The Federal Communications Commission (FCC) oversees the publicly owned broadcast spectrum. In this capacity, it issues exclusive licenses for stations to broadcast at certain frequencies. A license lasts for eight years, as does a renewal of an existing license. The FCC may issue a license if it serves public convenience, interest, and necessity, and if the applicant meets additional requirements. These include:
Citizenship: Licenses generally are not granted to individual non-citizens, foreign governments, corporations with a non-citizen officer or director, or corporations in which non-citizens or representatives of foreign governments own more than 20 percent of the stock.
Character: An applicant must act honestly. Intentional misrepresentations greatly increase the risk of a license denial. Criminal conduct may or may not disqualify an applicant. When reviewing competing applications, though, an applicant who has no character issues is more likely to receive the license than an applicant with a legal violation on their record, even if it is minor.
Financial requirements: An applicant starting a new station must be financially able to build and operate the proposed facility for one year. If they are buying an existing station, they generally must be financially able to maintain operations without revenues for the first three months. However, if they are buying an existing station that is facing financial problems, they must show that they can make a profit within the first year of operating it.
Technical requirements: Among other things, an applicant must use transmitting equipment approved by the FCC and must operate the station during hours appropriate to its frequency.
Getting a License
The FCC can grant a license without holding a hearing. However, it will hold a hearing if it believes that the license would not be in the public interest, or if the application raises substantial and material factual issues. In some cases, a hearing occurs when another broadcast licensee fears that granting a license to an applicant might undermine their financial position.
Generally, an ordinary person cannot intervene in the licensing process or demand a hearing. Individuals or organizations may file a petition with the FCC, though, if granting the license would cause specific harm to them. This may result in a hearing if a petition raises a substantial and material factual issue.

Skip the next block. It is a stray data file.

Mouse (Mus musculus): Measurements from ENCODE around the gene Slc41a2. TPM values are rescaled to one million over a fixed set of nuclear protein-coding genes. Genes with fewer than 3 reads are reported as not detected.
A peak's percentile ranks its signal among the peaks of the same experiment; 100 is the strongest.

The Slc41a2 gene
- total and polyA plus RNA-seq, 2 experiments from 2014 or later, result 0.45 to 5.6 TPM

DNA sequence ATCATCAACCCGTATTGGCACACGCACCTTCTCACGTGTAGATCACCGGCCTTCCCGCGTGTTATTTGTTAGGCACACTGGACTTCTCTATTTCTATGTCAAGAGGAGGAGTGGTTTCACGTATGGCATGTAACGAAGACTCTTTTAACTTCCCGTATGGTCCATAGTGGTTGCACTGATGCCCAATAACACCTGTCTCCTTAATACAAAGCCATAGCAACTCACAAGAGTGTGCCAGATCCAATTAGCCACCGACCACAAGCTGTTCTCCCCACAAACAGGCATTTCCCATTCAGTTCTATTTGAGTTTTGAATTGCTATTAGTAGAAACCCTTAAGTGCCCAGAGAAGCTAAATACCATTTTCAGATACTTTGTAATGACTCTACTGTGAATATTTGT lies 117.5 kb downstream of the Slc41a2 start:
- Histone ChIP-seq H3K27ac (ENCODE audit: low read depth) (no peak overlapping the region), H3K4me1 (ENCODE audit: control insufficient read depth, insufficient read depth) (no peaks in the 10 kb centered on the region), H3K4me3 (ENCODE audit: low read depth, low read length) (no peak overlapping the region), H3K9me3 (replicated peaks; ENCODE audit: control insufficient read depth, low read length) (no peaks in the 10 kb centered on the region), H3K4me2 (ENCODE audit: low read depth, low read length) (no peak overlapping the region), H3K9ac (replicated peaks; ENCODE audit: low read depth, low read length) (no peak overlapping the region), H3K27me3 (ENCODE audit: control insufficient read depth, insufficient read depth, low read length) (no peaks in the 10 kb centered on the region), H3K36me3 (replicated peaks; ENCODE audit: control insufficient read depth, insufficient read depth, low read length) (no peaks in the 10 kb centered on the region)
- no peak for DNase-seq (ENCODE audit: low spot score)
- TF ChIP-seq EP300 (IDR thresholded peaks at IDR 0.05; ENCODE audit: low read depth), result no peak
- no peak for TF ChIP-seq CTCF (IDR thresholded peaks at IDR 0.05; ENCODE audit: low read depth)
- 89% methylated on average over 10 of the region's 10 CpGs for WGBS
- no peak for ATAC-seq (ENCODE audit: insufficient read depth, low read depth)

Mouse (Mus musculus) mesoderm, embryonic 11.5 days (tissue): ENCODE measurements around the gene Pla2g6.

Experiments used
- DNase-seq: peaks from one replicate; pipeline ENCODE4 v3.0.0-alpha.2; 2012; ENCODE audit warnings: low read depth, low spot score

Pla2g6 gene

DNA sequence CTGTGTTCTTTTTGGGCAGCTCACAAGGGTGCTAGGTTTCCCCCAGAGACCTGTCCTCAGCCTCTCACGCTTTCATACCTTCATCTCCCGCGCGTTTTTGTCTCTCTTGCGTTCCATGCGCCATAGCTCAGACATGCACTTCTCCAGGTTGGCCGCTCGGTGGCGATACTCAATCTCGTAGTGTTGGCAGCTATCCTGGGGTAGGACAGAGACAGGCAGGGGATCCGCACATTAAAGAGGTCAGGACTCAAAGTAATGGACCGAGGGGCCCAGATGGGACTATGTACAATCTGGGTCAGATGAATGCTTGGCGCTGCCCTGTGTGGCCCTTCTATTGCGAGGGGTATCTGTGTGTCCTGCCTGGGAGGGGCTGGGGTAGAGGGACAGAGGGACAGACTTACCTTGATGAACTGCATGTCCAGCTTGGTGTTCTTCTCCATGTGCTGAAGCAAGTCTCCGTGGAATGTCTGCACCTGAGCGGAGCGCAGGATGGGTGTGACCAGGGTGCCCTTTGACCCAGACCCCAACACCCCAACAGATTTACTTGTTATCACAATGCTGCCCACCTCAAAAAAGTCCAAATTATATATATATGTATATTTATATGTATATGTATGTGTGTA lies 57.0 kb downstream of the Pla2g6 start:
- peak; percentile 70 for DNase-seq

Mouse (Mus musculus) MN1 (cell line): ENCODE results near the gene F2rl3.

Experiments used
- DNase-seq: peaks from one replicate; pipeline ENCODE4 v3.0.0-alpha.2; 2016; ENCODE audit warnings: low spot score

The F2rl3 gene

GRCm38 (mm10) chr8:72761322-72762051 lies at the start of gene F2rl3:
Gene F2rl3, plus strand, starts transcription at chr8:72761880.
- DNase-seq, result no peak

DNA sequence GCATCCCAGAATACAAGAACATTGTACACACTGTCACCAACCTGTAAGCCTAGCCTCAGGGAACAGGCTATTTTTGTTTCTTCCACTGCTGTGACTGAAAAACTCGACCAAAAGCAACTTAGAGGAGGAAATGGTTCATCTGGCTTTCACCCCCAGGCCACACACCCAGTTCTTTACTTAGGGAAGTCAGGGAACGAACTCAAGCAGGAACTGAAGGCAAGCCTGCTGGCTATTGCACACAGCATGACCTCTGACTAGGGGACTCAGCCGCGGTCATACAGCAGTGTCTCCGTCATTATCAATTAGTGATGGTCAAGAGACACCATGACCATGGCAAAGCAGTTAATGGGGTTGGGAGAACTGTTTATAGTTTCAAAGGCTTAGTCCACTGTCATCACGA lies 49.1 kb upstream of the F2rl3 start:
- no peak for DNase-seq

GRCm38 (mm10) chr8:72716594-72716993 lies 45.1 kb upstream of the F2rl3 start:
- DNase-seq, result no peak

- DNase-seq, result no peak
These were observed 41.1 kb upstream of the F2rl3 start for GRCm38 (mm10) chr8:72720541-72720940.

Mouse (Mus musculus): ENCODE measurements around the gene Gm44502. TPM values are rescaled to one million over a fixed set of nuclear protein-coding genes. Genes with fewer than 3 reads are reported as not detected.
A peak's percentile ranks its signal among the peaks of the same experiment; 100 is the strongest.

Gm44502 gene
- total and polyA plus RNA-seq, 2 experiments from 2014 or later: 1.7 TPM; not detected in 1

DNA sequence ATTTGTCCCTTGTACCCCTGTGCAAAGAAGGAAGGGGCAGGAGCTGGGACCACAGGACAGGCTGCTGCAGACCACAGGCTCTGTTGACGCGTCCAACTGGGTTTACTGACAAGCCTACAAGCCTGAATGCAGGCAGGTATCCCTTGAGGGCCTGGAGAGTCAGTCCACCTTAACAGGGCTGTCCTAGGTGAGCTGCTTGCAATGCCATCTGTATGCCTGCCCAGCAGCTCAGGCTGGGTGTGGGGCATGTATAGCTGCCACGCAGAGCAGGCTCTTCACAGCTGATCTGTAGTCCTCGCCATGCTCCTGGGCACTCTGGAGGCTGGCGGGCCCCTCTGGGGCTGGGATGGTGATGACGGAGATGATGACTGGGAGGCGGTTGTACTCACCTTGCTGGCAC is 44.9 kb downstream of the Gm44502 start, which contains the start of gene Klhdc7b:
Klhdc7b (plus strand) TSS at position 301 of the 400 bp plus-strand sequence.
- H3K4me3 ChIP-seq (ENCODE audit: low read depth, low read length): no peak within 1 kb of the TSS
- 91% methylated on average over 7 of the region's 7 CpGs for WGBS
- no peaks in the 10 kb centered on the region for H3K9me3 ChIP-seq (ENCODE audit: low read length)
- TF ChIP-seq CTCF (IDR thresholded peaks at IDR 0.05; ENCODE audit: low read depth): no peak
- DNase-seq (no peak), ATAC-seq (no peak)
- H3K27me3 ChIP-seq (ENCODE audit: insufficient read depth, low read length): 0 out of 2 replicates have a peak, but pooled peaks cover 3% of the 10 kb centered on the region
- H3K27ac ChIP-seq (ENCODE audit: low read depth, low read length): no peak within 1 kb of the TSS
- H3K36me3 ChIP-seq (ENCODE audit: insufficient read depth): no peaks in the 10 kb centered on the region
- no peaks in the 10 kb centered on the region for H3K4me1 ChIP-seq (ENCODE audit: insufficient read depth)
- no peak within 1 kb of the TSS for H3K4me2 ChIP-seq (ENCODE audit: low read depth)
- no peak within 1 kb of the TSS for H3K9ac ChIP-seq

Spectrum Auctions for Radio Licenses
The range of frequencies used to communicate via radio waves is known as a spectrum. In FCC spectrum auctions on the Internet, prospective licensees can bid on license assignments. Any person or entity can enter the auction if the FCC determines that they are qualified upon receiving their application and payment.
Keeping a License
A licensee is not entitled to an automatic renewal of their license. A station must apply to renew their license within the statutory period to retain access to their frequency. The FCC also may revoke a license before the term expires, although the licensee must receive notice and an opportunity to be heard during this process. The agency must have a reasonable basis to revoke the license, and it must state this basis in writing. If the licensee wants to challenge this decision, they can appeal to the US Court of Appeals for the District of Columbia.
Licenses for Multiple Stations
The FCC historically has been reluctant to allow the same individual or entity to own many stations. This could reduce the diversity of opinions presented in the media. Initially, each licensee was limited to one station in a market and to a certain number of AM, FM, and television stations nationwide.
However, Congress wiped out the national licensing restrictions for radio stations in the Telecommunications Act of 1996, and it ordered the FCC to reduce local licensing restrictions for radio stations. Licensees are no longer subject to limits on television station ownership, although they are limited to reaching a certain percentage of the national audience. The law also ended a ban on ownership of local television broadcast stations by cable operators.